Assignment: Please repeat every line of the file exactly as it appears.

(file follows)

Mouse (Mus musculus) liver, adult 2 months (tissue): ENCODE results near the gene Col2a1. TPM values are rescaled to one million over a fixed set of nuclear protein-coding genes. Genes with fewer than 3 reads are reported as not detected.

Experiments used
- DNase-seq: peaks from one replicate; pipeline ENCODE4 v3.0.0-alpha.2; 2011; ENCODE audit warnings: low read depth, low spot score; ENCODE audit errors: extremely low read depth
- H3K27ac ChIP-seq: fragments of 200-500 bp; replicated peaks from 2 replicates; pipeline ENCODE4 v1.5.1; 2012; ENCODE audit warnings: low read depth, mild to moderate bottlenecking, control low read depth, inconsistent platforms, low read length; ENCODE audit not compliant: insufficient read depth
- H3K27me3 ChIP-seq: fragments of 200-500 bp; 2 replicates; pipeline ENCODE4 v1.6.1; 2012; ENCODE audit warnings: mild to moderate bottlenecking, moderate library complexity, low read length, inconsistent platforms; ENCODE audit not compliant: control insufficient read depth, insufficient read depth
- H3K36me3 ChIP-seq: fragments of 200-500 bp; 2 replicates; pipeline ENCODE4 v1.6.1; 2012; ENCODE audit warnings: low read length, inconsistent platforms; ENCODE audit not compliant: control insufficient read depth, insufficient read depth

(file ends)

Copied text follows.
Mouse (Mus musculus) liver, adult 2 months (tissue): ENCODE results near the gene Col2a1. TPM values are rescaled to one million over a fixed set of nuclear protein-coding genes. Genes with fewer than 3 reads are reported as not detected.

Experiments used
- DNase-seq: peaks from one replicate; pipeline ENCODE4 v3.0.0-alpha.2; 2011; ENCODE audit warnings: low read depth, low spot score; ENCODE audit errors: extremely low read depth
- H3K27ac ChIP-seq: fragments of 200-500 bp; replicated peaks from 2 replicates; pipeline ENCODE4 v1.5.1; 2012; ENCODE audit warnings: low read depth, mild to moderate bottlenecking, control low read depth, inconsistent platforms, low read length; ENCODE audit not compliant: insufficient read depth
- H3K27me3 ChIP-seq: fragments of 200-500 bp; 2 replicates; pipeline ENCODE4 v1.6.1; 2012; ENCODE audit warnings: mild to moderate bottlenecking, moderate library complexity, low read length, inconsistent platforms; ENCODE audit not compliant: control insufficient read depth, insufficient read depth
- H3K36me3 ChIP-seq: fragments of 200-500 bp; 2 replicates; pipeline ENCODE4 v1.6.1; 2012; ENCODE audit warnings: low read length, inconsistent platforms; ENCODE audit not compliant: control insufficient read depth, insufficient read depth